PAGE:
Yarrah uses a sizeable amount of chicken compared to other meats in its products. We do this because chicken is a more sustainable option than beef, for example. To produce one kilo of chicken, three kilos of feed is needed on average. For one kilo of beef, an average of 5-6 kilos is needed*.
We often get asked why cat and dog food containing organic chicken is so much more expensive than ‘normal’ food. Yes, food containing organic chicken is more expensive. But once you know why, you’ll understand.
An organic hen eats more than a normal hen
Our hens have space to move around outdoors. Hence they use more energy than hens that have been cooped up in small cages. What’s more, our hens have a stronger immune system and have less fat and meat on them.
An organic hen needs more space
Space costs money and our hens need far more outdoor living space (4 m² per hen) than their caged cousins (18 birds per m2), or even free-range hens (6 birds per m2). In densely populated countries in particular, land is expensive and the organic farmer needs to invest more heavily to run his business than a non-organic farmer does.
An organic hen eats… organic
You can’t just give an organic hen normal food, as then it won’t be an organic hen any more. The feed they get is thus more expensive than non-organic feed. The benefits are that the feed isn’t genetically modified and there aren’t any artificial additives or antibiotics in it.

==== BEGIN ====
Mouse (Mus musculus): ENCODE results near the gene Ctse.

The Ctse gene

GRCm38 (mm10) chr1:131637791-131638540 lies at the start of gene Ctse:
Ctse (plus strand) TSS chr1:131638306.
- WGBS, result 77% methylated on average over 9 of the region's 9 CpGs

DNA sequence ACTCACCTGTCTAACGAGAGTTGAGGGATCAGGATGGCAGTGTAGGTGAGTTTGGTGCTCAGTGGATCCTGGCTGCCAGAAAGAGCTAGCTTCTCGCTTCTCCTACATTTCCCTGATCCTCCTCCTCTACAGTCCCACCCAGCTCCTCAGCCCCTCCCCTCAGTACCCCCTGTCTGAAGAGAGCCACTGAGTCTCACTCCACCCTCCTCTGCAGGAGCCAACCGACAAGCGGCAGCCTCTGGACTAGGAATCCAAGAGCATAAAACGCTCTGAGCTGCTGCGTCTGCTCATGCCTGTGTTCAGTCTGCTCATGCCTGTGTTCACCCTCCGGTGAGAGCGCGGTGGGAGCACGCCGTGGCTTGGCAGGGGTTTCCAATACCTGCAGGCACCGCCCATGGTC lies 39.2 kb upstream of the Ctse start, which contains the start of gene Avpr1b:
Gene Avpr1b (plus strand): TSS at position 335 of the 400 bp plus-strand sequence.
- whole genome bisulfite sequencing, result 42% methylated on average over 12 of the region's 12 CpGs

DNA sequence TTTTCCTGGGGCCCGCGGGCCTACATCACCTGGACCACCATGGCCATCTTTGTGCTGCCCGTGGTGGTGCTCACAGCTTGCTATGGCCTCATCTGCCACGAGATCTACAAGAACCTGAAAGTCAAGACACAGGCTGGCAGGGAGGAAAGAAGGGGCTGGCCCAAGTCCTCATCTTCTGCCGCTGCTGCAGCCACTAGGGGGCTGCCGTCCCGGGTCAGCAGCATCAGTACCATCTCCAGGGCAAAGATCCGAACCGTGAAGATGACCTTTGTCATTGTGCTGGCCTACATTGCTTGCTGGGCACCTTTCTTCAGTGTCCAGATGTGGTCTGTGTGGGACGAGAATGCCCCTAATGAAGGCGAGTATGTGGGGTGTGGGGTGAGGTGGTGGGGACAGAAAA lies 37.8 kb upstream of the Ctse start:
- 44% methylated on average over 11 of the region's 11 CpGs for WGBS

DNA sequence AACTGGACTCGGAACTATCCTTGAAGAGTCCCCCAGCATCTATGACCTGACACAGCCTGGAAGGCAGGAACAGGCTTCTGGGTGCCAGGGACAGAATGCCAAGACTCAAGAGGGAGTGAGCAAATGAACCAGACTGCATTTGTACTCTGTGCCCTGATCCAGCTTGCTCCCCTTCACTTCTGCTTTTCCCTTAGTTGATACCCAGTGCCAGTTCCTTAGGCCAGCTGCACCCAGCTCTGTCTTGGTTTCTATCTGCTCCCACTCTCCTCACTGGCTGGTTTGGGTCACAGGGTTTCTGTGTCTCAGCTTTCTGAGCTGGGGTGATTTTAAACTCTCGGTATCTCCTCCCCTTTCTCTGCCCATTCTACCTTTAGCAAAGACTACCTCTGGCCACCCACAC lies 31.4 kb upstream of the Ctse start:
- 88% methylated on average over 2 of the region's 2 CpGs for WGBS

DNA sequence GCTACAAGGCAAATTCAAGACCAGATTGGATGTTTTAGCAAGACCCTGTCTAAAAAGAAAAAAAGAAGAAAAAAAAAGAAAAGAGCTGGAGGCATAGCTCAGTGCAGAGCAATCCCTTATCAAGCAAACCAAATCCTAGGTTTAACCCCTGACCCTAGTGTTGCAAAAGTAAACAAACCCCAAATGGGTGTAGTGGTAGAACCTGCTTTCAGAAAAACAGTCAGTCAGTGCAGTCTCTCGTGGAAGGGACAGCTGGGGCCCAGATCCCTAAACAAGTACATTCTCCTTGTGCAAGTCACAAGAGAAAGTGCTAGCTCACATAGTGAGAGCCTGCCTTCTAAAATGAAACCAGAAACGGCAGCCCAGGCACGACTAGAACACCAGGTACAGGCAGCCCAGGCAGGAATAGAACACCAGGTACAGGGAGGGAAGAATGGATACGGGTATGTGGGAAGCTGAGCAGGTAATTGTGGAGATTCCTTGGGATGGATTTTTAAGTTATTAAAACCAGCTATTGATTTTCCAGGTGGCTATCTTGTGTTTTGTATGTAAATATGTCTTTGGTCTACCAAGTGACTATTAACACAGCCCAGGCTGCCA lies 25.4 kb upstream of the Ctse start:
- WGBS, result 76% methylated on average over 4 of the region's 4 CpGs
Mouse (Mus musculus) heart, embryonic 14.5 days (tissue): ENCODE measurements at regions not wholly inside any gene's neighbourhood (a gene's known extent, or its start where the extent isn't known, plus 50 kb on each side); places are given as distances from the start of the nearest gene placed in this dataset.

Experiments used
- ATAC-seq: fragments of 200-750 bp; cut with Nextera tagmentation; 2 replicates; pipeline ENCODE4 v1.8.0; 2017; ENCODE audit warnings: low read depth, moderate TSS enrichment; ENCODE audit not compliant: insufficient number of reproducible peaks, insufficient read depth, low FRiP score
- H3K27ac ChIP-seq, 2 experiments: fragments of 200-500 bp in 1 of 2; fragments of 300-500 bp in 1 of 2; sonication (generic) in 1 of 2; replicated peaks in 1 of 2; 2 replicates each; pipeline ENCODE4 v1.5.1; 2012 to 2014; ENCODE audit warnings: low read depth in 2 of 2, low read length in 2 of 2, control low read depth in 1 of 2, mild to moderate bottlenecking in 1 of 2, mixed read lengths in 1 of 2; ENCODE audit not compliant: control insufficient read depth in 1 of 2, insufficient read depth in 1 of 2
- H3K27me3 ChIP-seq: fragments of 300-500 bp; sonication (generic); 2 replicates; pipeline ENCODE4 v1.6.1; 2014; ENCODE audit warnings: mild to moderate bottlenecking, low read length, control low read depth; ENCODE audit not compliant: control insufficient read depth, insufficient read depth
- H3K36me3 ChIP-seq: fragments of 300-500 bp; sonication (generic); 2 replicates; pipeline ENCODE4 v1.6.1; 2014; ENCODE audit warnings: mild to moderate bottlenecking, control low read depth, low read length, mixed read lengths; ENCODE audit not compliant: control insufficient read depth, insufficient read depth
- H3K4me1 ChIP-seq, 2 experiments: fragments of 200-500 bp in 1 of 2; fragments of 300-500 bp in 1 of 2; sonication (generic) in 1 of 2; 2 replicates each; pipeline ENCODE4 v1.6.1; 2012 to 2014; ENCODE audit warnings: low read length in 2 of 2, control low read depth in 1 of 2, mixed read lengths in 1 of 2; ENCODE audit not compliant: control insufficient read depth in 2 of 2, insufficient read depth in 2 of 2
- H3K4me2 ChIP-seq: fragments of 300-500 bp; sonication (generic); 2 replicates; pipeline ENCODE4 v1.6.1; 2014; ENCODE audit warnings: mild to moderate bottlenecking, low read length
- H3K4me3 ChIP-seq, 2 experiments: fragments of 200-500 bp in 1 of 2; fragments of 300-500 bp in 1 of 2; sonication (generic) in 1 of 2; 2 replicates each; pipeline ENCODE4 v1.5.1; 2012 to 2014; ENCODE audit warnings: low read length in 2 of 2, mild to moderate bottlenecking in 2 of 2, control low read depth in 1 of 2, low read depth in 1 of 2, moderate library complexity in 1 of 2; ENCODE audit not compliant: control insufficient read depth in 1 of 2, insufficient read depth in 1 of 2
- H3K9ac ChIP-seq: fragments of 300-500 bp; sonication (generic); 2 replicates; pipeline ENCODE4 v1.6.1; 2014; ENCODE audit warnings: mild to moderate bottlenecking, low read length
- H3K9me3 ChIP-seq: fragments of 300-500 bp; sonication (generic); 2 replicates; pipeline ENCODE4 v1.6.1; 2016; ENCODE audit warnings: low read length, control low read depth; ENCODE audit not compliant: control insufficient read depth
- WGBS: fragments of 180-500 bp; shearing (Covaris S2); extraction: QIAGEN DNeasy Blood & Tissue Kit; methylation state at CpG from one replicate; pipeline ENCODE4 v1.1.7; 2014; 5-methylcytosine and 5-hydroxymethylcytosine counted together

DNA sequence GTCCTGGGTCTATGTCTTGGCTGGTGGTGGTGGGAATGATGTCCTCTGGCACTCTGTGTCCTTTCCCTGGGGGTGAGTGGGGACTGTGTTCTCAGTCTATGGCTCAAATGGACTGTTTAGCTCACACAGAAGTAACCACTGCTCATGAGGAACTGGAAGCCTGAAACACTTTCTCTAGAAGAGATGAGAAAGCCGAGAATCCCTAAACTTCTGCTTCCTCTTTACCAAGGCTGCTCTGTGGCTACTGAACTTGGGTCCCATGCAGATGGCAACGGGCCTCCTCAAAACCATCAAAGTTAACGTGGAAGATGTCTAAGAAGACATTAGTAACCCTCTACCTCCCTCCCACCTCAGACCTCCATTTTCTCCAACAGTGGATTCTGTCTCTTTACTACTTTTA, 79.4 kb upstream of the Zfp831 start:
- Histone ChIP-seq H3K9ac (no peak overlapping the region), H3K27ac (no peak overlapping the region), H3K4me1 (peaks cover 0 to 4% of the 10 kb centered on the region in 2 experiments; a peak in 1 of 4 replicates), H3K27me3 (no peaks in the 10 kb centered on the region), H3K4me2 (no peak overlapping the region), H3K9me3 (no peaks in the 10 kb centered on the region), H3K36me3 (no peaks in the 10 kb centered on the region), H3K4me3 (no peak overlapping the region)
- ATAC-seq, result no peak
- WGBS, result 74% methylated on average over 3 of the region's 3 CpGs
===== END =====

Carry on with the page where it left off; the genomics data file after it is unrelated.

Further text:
An organic hen lives longer
As our hens grow less quickly than their caged, non-organic counterparts, it takes longer before they’re ready for slaughter. This makes it more expensive, including in terms of food costs. However, it does mean that the hens have a longer and happier life than their caged counterparts.
Every two years our quality manager, Arthur Hartman, carries out inspections at our suppliers. Thus enabling him to see for himself whether the animals are genuinely being given plenty of space to roam around in and quite simply having a better life. He also checks compliance with all hygiene protocols in the abattoirs.
The organic chicken that Yarrah uses comes from the Netherlands, Germany, Belgium and Italy.
*With the exception of the cattle that are completely grass-fed, such as the cattle that Yarrah procures from Uruguay.